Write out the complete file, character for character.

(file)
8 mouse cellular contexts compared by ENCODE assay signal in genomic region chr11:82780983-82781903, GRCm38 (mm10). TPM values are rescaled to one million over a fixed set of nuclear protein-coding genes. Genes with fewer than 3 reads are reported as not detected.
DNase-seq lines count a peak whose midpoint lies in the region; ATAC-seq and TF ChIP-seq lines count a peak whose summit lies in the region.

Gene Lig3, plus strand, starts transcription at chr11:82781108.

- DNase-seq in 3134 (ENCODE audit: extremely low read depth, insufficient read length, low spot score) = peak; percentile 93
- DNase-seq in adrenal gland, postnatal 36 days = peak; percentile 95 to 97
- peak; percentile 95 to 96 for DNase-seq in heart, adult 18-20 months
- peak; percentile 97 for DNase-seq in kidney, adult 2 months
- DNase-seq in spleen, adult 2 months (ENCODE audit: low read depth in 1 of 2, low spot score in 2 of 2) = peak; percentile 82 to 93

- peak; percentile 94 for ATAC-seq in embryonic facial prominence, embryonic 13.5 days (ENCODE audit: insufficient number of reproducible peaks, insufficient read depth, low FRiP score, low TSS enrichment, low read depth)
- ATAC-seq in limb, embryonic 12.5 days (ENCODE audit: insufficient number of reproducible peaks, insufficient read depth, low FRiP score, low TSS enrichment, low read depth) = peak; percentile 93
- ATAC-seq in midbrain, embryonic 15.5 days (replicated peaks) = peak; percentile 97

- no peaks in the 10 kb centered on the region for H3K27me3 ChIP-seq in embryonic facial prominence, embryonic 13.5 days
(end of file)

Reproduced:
8 mouse cellular contexts compared by ENCODE assay signal in genomic region chr11:82780983-82781903, GRCm38 (mm10). TPM values are rescaled to one million over a fixed set of nuclear protein-coding genes. Genes with fewer than 3 reads are reported as not detected.
DNase-seq lines count a peak whose midpoint lies in the region; ATAC-seq and TF ChIP-seq lines count a peak whose summit lies in the region.

Gene Lig3, plus strand, starts transcription at chr11:82781108.

- DNase-seq in 3134 (ENCODE audit: extremely low read depth, insufficient read length, low spot score) = peak; percentile 93
- DNase-seq in adrenal gland, postnatal 36 days = peak; percentile 95 to 97
- peak; percentile 95 to 96 for DNase-seq in heart, adult 18-20 months
- peak; percentile 97 for DNase-seq in kidney, adult 2 months
- DNase-seq in spleen, adult 2 months (ENCODE audit: low read depth in 1 of 2, low spot score in 2 of 2) = peak; percentile 82 to 93

- peak; percentile 94 for ATAC-seq in embryonic facial prominence, embryonic 13.5 days (ENCODE audit: insufficient number of reproducible peaks, insufficient read depth, low FRiP score, low TSS enrichment, low read depth)
- ATAC-seq in limb, embryonic 12.5 days (ENCODE audit: insufficient number of reproducible peaks, insufficient read depth, low FRiP score, low TSS enrichment, low read depth) = peak; percentile 93
- ATAC-seq in midbrain, embryonic 15.5 days (replicated peaks) = peak; percentile 97

- no peaks in the 10 kb centered on the region for H3K27me3 ChIP-seq in embryonic facial prominence, embryonic 13.5 days